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Hydrogen Sensor
New Hydrogen Sensor Is Small, Rugged, And Inexpensive

Fact Sheet

[Cryogenic Liquids] Figure 1: Multi-point hydrogen leak detection system for the NASA Stennis Space Center’s cryogenic liquids handling technology

A new-generation hydrogen sensor that is smaller, faster, sturdier, and less expensive to manufacture has been developed at Sandia National Laboratories. Early versions of this practical, reliable device for detecting hydrogen already have completed the design, fabrication, and test stages and are now in field application.

Existing techniques for detecting hydrogen have numerous drawbacks: limited dynamic range; poor reproducibility and reversibility; subject to false alarms; and tend to be slow, unreliable, and difficult to use.

In comparison, the Sandia sensor provides:

The sensor also exhibits outstanding reproducibility and reversibility, and good long term stability. It is manufacturable with standard microelectronics technology, and the sensor is simple to use.

[Hydrogen Sensor] Figure 2: Sandia’s Robust, Wide-Range Hydrogen Sensor overcomes the limitations of existing hydrogen sensing technologies.

A broad list of potential applications has been identified, such as:

The sensors are presently being used in a multi-point hydrogen leak detection system at NASA’s Stennis Space Center (see Figure 1). Work is underway to use the devices in a number of additional NASA ground-based and flight systems. The sensors also have been used in two field applications--one in support of environmental monitoring at one of Hanford’s waste sites and another involving nuclear reactor safety.

[Wide-Range Hydrogen Sensor] Figure 3: Cross section of Sandia’s Robust, Wide-Range Hydrogen Sensor. Integration of sensing alloys with the CMOS technology allows fabrication of control electronics on-chip with the sensor elements.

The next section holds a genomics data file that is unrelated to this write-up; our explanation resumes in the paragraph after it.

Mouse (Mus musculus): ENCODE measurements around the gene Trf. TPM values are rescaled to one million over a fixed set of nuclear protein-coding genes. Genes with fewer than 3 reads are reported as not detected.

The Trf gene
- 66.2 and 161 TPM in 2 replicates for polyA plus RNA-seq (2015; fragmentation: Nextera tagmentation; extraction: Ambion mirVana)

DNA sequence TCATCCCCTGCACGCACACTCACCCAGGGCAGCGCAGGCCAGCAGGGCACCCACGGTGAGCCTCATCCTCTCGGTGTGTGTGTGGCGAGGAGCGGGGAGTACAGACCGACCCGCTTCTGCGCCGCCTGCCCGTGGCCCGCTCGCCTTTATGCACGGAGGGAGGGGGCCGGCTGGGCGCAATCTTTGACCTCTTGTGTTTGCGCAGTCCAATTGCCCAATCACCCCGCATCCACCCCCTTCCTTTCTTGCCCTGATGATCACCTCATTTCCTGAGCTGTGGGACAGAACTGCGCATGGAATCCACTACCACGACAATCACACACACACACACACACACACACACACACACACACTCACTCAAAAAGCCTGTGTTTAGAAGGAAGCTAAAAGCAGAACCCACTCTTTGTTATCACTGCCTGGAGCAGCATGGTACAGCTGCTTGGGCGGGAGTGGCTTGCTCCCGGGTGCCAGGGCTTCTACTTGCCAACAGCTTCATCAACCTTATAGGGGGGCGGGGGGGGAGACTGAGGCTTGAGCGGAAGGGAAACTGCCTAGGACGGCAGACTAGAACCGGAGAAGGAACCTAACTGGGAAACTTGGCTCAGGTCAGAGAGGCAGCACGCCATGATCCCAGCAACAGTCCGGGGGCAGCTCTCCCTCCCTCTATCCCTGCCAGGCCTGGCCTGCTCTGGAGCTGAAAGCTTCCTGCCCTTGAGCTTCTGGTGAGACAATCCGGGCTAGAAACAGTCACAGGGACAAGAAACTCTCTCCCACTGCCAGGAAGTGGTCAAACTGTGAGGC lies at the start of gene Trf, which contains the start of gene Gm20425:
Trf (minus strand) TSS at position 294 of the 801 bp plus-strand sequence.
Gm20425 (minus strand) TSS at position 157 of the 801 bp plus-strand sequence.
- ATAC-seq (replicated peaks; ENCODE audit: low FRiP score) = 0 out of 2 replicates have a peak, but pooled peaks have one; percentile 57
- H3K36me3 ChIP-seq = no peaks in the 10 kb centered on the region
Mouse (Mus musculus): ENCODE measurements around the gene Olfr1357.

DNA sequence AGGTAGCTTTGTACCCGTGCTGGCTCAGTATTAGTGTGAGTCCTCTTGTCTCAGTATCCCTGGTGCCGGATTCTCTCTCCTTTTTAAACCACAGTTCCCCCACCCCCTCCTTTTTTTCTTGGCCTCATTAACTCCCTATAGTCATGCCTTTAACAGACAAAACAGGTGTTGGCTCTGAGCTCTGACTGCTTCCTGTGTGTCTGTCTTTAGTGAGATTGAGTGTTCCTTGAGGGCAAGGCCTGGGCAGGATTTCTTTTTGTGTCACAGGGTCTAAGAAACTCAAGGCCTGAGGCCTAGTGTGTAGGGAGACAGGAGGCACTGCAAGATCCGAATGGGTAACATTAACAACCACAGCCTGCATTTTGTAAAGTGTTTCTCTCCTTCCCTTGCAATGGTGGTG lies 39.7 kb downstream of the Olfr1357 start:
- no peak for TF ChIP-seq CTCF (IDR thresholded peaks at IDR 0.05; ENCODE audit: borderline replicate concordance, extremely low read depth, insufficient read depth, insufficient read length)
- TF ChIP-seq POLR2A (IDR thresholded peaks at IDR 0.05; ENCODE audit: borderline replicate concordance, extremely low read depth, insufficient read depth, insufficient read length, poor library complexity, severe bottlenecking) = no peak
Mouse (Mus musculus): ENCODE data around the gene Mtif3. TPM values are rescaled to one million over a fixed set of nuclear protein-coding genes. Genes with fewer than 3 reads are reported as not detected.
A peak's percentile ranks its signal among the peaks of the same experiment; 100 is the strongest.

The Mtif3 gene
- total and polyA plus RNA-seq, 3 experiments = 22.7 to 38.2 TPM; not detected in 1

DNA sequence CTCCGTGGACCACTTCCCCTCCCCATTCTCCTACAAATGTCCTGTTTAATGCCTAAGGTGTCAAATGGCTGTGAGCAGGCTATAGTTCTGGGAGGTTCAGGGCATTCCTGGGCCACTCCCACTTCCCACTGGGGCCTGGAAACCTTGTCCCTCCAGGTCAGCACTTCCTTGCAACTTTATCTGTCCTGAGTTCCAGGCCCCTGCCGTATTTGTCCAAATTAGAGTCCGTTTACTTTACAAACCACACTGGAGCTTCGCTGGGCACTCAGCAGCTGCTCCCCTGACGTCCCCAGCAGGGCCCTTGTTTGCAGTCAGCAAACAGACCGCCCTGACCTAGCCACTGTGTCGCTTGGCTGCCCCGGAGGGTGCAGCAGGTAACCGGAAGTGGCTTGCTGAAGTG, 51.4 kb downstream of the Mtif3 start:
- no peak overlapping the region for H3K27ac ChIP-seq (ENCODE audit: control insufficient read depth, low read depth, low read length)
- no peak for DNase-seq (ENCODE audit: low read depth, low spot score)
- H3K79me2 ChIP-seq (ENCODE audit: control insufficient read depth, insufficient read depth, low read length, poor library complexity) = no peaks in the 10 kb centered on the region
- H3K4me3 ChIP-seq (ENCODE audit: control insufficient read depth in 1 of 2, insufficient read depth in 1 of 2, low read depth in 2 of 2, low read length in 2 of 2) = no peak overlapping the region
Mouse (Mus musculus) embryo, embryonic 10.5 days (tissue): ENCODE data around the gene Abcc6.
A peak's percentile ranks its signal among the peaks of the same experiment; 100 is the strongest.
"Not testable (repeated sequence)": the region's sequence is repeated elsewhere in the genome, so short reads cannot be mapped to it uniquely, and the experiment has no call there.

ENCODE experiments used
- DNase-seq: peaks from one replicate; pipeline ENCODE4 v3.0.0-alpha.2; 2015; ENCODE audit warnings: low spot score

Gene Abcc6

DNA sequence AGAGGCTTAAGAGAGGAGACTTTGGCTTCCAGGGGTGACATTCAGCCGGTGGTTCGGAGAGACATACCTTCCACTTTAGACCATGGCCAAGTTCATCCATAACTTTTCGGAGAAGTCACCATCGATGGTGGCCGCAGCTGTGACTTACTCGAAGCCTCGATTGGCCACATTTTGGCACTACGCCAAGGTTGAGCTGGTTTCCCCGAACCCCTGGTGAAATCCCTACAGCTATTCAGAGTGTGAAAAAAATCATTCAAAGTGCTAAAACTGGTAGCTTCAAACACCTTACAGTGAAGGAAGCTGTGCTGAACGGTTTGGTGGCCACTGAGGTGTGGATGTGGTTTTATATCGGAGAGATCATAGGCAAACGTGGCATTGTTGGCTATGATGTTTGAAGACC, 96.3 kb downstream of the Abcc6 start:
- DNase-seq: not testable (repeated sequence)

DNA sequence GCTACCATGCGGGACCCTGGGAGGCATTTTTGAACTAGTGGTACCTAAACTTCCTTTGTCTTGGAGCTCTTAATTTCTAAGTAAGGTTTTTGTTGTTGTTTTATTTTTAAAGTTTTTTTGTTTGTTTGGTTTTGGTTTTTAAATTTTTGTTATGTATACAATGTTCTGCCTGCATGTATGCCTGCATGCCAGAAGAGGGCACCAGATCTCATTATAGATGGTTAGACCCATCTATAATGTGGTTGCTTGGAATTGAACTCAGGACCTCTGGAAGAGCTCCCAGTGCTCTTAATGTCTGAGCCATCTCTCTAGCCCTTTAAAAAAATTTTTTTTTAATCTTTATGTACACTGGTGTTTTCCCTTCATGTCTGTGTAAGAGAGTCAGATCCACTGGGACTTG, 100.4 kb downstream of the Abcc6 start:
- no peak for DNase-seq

Technical Approach
This new technology--known as the Robust, Wide-Range Hydrogen Sensor (shown in Figures 2 and 3)--was created by integrating special catalytic alloy films into Sandia’s existing complementary metal oxide semiconductor (CMOS) microelectronic technology. The hydrogen sensor uses catalytic palladium nickel (PdNi) gate metallization on field effect transistor sensors for detecting low concentrations of hydrogen (part per million); PdNi resistor sensors for detecting higher concentrations of hydrogen (up to 100%); and on-chip micro-thermometers and micro-heaters for maintaining constant chip temperature (see cross section in Figure 3). Custom control, communication, and other special function electronics can be fabricated on the same small piece of silicon containing the sensor elements. The unique PdNi catalytic alloy used in this project has been patented. This technology has been exclusively licensed by H2scan LLC of Valencia, California, Phone: (661) 775 9575. H2scan is interested in OEM and other partnering arrangements for specific applications of the hydrogen sensor.

Sandia is a multiprogram laboratory operated by Sandia Corporation, a Lockheed Martin Company, for the United States Department of Energy.

Robert Hughes

(505) 844-8172

Last modified: May 14, 2003

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